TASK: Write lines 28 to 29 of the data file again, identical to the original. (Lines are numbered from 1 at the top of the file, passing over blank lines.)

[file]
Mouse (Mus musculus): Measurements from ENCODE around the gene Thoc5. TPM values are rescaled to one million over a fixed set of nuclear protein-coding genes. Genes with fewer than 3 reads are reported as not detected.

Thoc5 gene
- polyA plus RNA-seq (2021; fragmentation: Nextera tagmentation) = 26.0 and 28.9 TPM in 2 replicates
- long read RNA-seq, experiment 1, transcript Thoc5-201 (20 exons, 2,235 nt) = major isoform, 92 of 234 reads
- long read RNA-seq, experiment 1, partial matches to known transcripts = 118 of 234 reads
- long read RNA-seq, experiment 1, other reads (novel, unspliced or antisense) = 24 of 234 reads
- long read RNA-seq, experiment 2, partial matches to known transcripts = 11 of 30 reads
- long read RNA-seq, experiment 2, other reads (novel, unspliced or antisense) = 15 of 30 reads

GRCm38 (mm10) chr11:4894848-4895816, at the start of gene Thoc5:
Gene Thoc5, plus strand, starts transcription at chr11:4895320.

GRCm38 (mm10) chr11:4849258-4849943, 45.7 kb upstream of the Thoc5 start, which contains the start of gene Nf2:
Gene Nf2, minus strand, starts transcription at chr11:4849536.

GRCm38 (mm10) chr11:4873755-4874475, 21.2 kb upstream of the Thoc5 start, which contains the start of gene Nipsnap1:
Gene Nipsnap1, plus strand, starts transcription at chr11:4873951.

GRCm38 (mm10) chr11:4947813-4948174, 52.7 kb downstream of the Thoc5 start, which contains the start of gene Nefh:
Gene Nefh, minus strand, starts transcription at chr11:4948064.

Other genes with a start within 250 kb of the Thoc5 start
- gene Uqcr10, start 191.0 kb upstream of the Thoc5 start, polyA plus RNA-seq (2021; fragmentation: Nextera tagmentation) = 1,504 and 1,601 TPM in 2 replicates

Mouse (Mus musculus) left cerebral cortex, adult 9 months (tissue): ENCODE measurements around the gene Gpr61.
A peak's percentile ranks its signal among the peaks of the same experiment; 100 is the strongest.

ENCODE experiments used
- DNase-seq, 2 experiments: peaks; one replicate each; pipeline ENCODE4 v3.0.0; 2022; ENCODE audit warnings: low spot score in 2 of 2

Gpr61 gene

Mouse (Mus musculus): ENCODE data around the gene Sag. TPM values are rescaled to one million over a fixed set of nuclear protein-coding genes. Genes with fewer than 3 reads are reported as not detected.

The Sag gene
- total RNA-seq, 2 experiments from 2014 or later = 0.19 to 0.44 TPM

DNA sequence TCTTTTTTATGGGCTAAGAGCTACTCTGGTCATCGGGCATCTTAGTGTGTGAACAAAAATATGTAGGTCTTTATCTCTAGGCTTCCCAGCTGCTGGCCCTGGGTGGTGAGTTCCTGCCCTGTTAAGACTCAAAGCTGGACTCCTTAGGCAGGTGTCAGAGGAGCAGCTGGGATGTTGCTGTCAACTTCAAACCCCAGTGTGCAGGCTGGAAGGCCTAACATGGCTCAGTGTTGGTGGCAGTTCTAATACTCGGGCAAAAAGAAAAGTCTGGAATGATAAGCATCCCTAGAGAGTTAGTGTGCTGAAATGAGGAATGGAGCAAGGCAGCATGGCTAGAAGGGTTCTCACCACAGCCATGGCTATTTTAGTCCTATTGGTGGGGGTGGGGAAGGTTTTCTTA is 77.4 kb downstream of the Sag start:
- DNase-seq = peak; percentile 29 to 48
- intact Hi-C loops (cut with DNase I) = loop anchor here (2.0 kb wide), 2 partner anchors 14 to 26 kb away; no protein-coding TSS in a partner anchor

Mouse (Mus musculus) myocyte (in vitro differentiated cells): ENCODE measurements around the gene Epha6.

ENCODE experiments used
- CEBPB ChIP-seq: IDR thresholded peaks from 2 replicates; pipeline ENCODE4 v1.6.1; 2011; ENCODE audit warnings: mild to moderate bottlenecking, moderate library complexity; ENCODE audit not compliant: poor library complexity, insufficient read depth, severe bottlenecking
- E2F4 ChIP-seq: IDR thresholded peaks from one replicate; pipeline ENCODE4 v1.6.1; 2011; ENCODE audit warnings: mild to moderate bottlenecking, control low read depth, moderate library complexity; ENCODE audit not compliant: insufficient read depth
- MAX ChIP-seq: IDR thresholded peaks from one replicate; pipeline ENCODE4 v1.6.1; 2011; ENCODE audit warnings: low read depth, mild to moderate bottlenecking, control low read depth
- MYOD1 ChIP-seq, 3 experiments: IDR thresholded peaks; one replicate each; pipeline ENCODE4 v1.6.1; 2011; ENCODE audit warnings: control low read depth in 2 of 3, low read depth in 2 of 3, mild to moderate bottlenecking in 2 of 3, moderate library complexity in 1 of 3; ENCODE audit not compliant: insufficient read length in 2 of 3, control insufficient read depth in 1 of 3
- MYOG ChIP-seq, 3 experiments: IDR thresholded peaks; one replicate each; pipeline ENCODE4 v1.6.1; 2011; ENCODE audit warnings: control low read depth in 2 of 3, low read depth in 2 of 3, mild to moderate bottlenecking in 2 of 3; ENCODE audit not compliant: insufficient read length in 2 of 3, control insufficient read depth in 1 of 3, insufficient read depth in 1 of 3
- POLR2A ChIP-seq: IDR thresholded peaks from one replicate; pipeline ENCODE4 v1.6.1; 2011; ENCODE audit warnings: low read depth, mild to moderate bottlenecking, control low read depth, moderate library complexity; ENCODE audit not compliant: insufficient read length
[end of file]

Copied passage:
- DNase-seq = peak; percentile 29 to 48
- intact Hi-C loops (cut with DNase I) = loop anchor here (2.0 kb wide), 2 partner anchors 14 to 26 kb away; no protein-coding TSS in a partner anchor